Vasco da Gama's flagship (model)
A succession of models illustrating the evolution of early seagoing ships, in this case the caravel with lateen sails
And this formidable 16th century galleon
The 'Indiaman' carrack the Madre de Deus, commissioned in Lisbon in 1589, was returning from India with a fabulous cargo when, intercepted off the Azores, it was captured by an English squadron commanded by Walter Raleigh and George Clifford, the Earl of Cumberland, in the 'Battle of Flores', 1592, and brought back to Dartmouth. After which it was mobbed by looters, who divested the ship of an astronomically large amount of valuable cargo until Raleigh was able to secure the docks. It's assumed that the ship itself was renamed and put into English service. [Portugal had been annexed by Spain in 1580 and so the ship was fair game for the English, just four years after the attempted invasion of the Spanish Armada.]
The museum's collection of 17,000 items grew out of the vision of King Luis I in the 1860s, but they were established here in the western wings of the monastery in 1963. According to Lisbon Tourism, 'The mission of this museum is to keep alive the memory of the great naval achievements of Portugal starting from the age of the great geographical discoveries until now.' (This would hardly be the place to bring up the brutal slave trade and vicious colonial trade exploitation that ensued, until the 1970s.)
Portuguese naval officers (i.e., just mannequins in uniform)
An early bowsprit (so much for the topless mermaids)
A sample of the modern ships on display
Some modern boats look like routine ocean-going warships, but quite a few look more like up-river machine-gun boats for various policing activities.
Another long monastic corridor full of memorabilia, like steering wheels, deck-mounted machine guns, and so on
A delicate description of the War in the Overseas. '1974 put an end to a conflict that lasted for more than fourteen years.' Right.
We've had enough, to be honest, of model ships and military uniforms, but we don't want to miss the special Viking exhibition on offer at the moment.
'Vikings - Warriors from the sea' is a temporary exhibition, April to 12 November 2017 (we just made it), comprising 600 artifacts from the National Museum of Denmark. Moorish Portuguese towns and monasteries certainly had frequent memorable experiences with the mostly Danish Viking raiders in the 9th to 11th centuries, but there was also a history of 13th century dynastic marriages and 15th century naval collaborations between the two countries.
A Viking ship
A replica of the 'Jelling Stone', with carved runes celebrating Harald Bluetooth's conquest of Denmark and (briefly) Norway and his decision to Christianize the Danes in the latter 10th century.
We're back outside, in a large square at the western end of the monastery. The rusty monument of sorts is filled with artillery shell or shrapnel holes.
The western entrance to the former monastery and to the Maritime Museum
We're off to visit the town of Belém itself. For lunch.
The entrance with the ticket office, and no line for tickets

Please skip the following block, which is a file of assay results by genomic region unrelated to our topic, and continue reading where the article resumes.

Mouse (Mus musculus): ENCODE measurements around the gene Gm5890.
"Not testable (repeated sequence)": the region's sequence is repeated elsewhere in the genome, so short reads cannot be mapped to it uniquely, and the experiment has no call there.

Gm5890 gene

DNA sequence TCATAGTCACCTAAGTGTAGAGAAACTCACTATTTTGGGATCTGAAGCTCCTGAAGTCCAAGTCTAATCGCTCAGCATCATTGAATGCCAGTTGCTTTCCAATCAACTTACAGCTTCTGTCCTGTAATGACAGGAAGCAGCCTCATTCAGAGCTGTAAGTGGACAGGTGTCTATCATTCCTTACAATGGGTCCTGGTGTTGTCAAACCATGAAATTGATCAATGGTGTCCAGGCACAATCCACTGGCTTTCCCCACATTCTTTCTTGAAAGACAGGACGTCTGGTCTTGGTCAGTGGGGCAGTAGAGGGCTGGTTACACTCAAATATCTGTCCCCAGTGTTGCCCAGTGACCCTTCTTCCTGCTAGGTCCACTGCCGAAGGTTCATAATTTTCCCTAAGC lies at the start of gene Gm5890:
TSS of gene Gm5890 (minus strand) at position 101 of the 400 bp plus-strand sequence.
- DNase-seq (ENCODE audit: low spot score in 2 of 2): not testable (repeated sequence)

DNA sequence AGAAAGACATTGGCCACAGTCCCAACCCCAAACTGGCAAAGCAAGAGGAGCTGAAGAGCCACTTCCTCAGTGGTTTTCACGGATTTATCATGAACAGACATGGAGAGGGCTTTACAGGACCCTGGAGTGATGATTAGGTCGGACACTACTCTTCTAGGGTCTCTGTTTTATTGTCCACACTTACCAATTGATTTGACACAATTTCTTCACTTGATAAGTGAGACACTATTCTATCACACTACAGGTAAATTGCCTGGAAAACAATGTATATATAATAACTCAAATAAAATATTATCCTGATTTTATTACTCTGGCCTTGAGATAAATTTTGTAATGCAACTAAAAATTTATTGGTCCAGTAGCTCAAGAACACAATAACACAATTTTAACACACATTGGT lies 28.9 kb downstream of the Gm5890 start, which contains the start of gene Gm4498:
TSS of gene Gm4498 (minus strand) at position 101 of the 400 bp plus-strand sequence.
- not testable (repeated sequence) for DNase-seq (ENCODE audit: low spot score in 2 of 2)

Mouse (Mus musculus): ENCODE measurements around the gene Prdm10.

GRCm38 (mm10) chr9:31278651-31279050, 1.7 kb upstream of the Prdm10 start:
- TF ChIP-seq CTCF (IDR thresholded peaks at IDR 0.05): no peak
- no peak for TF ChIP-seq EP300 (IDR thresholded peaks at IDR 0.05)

Downtown Belém for a nice, small lunch, and then back down to business
The monastery and church across the Jardim da Praça do Império, the garden of the Imperial Square. We're bound now for the famous Torre de Belém, about a kilometre along the riverfront highway to the west.
The passerelle over the N6 thoroughfare (the 4-lane Av. de Brasília on the left, the 4-lane Av. da Índia below, and tram tracks between them).
Weeel's frozen yogurt van at the end of the footbridge staircase
A bronze airplane -- 'Sacadura Cabral and Gago Coutinho Monument' (first flight across the South Atlantic, Lisbon to Rio de Janeiro, 1922).
The Torre de Belém
Wine with a View
The Belém Tower, or 'Tower of St Vincent', was ordered up by King Manuel I and completed in 1519. There were artillery defenses farther out at the mouth of the Tagus river, but they could not cover the width of the river, so the present fortification is built upon a rectangular bastion as a defensible artillery platform.
The architectural style is described as basically 'Manueline', but with moorish elements and later additions.
The fort was strengthened in the 1570s, but nevertheless the garrison surrendered under a brief siege by the Spanish in 1580. Thereafter the dungeons were employed as a prison, then as a military barracks during the French occupation of Lisbon 1808-1814, and then as a prison again when King Miguel I needed to remove his liberal opponents from the political scene. The whole thing was restored in the 1990s and has been a UNESCO World Heritage site since the '80s.
It was originally built on that tiny island -- we seem to be here at low tide. And since it's a Monday, no photos of the interior.
When you can't get into the Tower, you need to find something else fun to be getting on with.
The Tower and a ship passing out of the Tagus Estuary
It's a disappointment, not be able to get in there today -- perhaps another time.
Our taxi ride back downtown, under the Ponte de 25 Abril
Worthy sentiments -- a minimum national salary of €600, monthly presumably, in an upcoming referendum. Trust the Communist Party to be out front on the important social issues.
Tomorrow: Back to Belém for another go.